2. Every potential revenue source counts. "X-Men" enjoyed the fifth-biggest Memorial Day weekend debut ever, with an estimated $90.7 million from Friday to Sunday and a projected $110.0 million over the four-day weekend. Still, that was on the low end of expectations. After all, the second-biggest Memorial Day weekend opening belonged to 2006's "X-Men: The Last Stand" (which was the last time -- until now -- that we got to see the original X-Men cast playing the iconic mutant heroes), and its $102.8 million was scored at cheaper ticket prices, and without the benefit of 3D or IMAX. The new X-film did have 3D but not IMAX to boost ticket prices. Imagine if it had opened on a couple hundred of the giant screens; it could have cracked $100 million in three days.
3. This year's blockbusters ain't what they used to be. Among 2014's biggest movies to date, the biggest so far is actually "The LEGO Movie," at $254.5 million. "Captain America: The Winter Soldier" is only $1 million (and probably a couple of days) shy of surpassing it. Otherwise, however, the $250 million mark appears out of reach to the remaining current blockbusters, including "The Amazing Spider-Man 2" ($184.9 million to date), "Godzilla" ($148.8 million), "Divergent" ($147.9 million), and "X-Men: Days of Future Past." That doesn't mean we won't get bigger hits later in the summer, but so far, they're not swinging for the fences.
4. Adam Sandler's audience is... who? On paper, "Blended" looks like a smart idea, pairing Sandler with Drew Barrymore for the third time, and counter-programming the romantic comedy against an action spectacle. But the film opened in third place with just $14.2 million from Friday to Sunday and a likely $18 million over the entire holiday weekend. That's well below expectations, which were around $25 million for the first three days and $30 million for the four-day weekend.
The problems here are many: First, the adolescents who like Sandler's bathroom humor and slapstick, as well as the women who might be drawn by Barrymore, were both more likely to go see "X-Men" this weekend. Or, if they were in the mood for a comedy, the still-strong "Neighbors" (No. 4 this weekend with an estimated $13.9 million three-day take and a projected $17.3 million four-day take). Also, "Blended" earned very poor reviews, which is typical for Sandler film but usually not a factor for his under-25 viewers. But this one was also trying to target adults, who do care about reviews. Sandler, who used to be able to count on $40 million opening weekends, has been very hit-or-miss at the box office in recent years, perhaps because, as he ages and addresses adult topics like marriage, parenthood, and divorce, his hot-tempered boy-man persona remains juvenile, as does his humor. Again, "Neighbors" seems to have addressed this same adult/adolescent divide a lot more deftly.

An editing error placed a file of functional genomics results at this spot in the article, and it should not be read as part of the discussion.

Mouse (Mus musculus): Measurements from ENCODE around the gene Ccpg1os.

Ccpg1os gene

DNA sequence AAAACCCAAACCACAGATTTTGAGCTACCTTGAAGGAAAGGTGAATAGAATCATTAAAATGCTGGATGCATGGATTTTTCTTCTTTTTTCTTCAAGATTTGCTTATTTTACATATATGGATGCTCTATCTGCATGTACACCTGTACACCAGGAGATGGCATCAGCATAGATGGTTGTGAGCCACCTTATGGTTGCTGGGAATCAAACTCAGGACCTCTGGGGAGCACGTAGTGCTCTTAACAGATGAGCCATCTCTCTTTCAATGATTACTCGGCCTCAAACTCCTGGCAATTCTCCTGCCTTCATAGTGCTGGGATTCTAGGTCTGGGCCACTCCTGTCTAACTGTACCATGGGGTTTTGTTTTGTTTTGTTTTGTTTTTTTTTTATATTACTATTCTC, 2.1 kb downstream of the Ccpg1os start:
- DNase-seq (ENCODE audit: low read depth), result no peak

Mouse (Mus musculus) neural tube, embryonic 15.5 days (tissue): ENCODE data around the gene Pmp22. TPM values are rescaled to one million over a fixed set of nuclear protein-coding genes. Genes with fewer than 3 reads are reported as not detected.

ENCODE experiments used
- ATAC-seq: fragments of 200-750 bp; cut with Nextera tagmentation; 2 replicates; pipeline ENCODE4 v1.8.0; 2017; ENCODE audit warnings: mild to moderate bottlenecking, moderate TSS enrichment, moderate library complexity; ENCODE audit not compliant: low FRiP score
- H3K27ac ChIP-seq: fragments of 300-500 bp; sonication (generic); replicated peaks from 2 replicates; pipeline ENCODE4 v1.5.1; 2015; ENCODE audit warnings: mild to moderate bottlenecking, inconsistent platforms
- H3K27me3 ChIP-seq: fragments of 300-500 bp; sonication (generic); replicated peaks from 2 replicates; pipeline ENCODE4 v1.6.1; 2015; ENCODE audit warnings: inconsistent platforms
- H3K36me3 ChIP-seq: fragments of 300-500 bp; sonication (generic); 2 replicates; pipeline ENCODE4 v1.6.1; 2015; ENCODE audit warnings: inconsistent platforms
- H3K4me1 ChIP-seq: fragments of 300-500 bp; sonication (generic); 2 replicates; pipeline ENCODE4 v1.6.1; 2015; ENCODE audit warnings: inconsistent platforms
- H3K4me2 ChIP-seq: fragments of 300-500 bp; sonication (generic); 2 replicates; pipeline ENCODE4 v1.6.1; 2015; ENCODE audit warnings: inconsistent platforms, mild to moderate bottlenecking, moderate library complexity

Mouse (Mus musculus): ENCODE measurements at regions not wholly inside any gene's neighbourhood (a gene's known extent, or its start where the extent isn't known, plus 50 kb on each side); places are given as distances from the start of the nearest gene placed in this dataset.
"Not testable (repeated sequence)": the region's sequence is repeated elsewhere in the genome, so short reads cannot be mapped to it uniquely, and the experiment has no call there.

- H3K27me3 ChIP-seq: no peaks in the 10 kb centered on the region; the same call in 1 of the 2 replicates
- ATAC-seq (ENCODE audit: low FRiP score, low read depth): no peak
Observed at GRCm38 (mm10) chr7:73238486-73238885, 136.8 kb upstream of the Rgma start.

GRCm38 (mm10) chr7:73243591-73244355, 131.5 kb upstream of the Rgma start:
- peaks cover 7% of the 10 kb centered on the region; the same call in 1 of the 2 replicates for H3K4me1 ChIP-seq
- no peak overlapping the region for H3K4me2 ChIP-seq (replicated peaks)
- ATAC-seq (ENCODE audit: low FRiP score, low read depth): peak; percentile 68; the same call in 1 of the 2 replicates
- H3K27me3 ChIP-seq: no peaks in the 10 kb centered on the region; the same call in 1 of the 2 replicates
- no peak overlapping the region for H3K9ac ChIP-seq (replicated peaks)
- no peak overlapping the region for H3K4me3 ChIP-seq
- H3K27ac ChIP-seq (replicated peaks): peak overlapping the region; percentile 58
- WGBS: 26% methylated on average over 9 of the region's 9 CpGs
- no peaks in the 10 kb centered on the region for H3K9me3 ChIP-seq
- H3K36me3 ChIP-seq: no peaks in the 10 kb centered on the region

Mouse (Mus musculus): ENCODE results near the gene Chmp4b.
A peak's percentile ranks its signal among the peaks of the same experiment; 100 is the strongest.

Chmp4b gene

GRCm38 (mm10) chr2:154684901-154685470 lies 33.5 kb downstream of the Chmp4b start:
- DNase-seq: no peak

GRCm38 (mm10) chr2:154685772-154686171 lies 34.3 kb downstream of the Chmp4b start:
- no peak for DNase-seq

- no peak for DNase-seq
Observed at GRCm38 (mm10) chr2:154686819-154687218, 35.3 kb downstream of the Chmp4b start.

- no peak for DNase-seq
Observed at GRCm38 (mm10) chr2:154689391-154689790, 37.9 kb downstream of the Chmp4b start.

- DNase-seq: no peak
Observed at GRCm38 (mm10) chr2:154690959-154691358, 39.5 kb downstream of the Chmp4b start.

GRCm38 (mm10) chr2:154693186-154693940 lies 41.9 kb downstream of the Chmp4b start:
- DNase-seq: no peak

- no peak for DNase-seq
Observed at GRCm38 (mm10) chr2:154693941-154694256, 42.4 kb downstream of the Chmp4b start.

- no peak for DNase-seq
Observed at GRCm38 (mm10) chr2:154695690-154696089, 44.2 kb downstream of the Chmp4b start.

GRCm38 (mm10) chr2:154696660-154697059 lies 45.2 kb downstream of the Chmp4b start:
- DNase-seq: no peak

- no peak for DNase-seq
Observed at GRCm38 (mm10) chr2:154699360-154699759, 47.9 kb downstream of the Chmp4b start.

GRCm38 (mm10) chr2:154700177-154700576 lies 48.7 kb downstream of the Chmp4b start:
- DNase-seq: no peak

5. Speaking of adults, the studios haven't quite forgotten about them. This week's chart offers a couple of interesting test cases. One is "Million Dollar Arm," which slipped only a modest 33 percent from last week's debut for a three-day take estimated at $7.1 million and a total to date of $20.6 million (a projected $21.8 million by the end of the holiday). That's not great for a movie that cost $25 million to make, but what's more astonishing is that a big studio like Disney even made a $25 million movie, instead of spending under $15 million for a comedy or horror movie or $100 million or more on a cartoon or a summer spectacle. The midrange movie, typically a drama made for grown-ups, either appears only at the end of the year (awards season) or not at all. So it's a big deal that Disney tried to launch one this summer, and that it hasn't really panned out in a way that will encourage Disney or any other major studio to try again any time soon.
On the other hand, there's also Jon Favreau's "Chef," which finally expanded wide this weekend (to nearly 500 screens) and cracked the top 9 as a result (with an estimated $2.3 million through Sunday and a likely $2.9 million through Monday). On that scale (it's playing in only one-sixth as many theaters as "Million Dollar Arm,") the movie looks like a promising success, one that might continue to grow throughout the summer as the studios fight for kiddie dollars at the multiplex. (It doesn't hurt that "Chef"'s distributor is Open Road, owned by the same corporate parents as Regal and AMC, two of the nation's biggest theater chains, so it should be able to hold on to its screens longer than it otherwise might.)
6. Those accusations against director Bryan Singer don't seem to have had any effect on the box office for "X-Men: Days of Future Past." This is true not just in North America, but in more than 100 other countries where "X-Men" opened this weekend, to the tune of $261.8 million worldwide. So, that's good news for Woody Allen and Roman Polanski.
Photo courtesy Warner Bros.